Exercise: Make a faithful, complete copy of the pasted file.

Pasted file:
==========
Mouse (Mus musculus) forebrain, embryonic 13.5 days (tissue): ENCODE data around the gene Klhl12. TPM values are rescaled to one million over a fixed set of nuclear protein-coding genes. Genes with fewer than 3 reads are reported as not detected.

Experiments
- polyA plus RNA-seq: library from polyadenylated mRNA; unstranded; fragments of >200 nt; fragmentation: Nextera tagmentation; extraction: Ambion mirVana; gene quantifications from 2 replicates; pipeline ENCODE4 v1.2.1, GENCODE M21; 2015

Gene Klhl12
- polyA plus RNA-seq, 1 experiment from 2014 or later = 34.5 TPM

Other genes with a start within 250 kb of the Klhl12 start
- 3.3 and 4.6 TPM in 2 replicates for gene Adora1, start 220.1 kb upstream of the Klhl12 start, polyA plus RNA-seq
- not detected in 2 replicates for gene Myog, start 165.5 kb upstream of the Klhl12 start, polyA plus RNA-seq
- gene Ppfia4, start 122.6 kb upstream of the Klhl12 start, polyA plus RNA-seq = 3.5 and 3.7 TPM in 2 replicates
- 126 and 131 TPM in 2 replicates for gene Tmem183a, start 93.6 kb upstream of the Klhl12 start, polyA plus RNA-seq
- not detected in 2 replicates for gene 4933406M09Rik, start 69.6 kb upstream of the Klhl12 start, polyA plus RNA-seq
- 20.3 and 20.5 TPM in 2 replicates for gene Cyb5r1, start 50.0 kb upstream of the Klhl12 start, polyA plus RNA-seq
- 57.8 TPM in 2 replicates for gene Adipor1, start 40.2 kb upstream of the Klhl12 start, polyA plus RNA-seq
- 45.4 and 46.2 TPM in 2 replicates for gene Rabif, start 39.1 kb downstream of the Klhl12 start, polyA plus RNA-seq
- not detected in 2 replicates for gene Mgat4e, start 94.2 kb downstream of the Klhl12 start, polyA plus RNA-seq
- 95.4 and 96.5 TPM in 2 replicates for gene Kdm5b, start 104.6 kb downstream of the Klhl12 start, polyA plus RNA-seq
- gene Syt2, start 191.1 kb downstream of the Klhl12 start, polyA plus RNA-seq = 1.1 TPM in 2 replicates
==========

Mouse (Mus musculus) forebrain, embryonic 13.5 days (tissue): ENCODE data around the gene Klhl12. TPM values are rescaled to one million over a fixed set of nuclear protein-coding genes. Genes with fewer than 3 reads are reported as not detected.

Experiments
- polyA plus RNA-seq: library from polyadenylated mRNA; unstranded; fragments of >200 nt; fragmentation: Nextera tagmentation; extraction: Ambion mirVana; gene quantifications from 2 replicates; pipeline ENCODE4 v1.2.1, GENCODE M21; 2015

Gene Klhl12
- polyA plus RNA-seq, 1 experiment from 2014 or later = 34.5 TPM

Other genes with a start within 250 kb of the Klhl12 start
- 3.3 and 4.6 TPM in 2 replicates for gene Adora1, start 220.1 kb upstream of the Klhl12 start, polyA plus RNA-seq
- not detected in 2 replicates for gene Myog, start 165.5 kb upstream of the Klhl12 start, polyA plus RNA-seq
- gene Ppfia4, start 122.6 kb upstream of the Klhl12 start, polyA plus RNA-seq = 3.5 and 3.7 TPM in 2 replicates
- 126 and 131 TPM in 2 replicates for gene Tmem183a, start 93.6 kb upstream of the Klhl12 start, polyA plus RNA-seq
- not detected in 2 replicates for gene 4933406M09Rik, start 69.6 kb upstream of the Klhl12 start, polyA plus RNA-seq
- 20.3 and 20.5 TPM in 2 replicates for gene Cyb5r1, start 50.0 kb upstream of the Klhl12 start, polyA plus RNA-seq
- 57.8 TPM in 2 replicates for gene Adipor1, start 40.2 kb upstream of the Klhl12 start, polyA plus RNA-seq
- 45.4 and 46.2 TPM in 2 replicates for gene Rabif, start 39.1 kb downstream of the Klhl12 start, polyA plus RNA-seq
- not detected in 2 replicates for gene Mgat4e, start 94.2 kb downstream of the Klhl12 start, polyA plus RNA-seq
- 95.4 and 96.5 TPM in 2 replicates for gene Kdm5b, start 104.6 kb downstream of the Klhl12 start, polyA plus RNA-seq
- gene Syt2, start 191.1 kb downstream of the Klhl12 start, polyA plus RNA-seq = 1.1 TPM in 2 replicates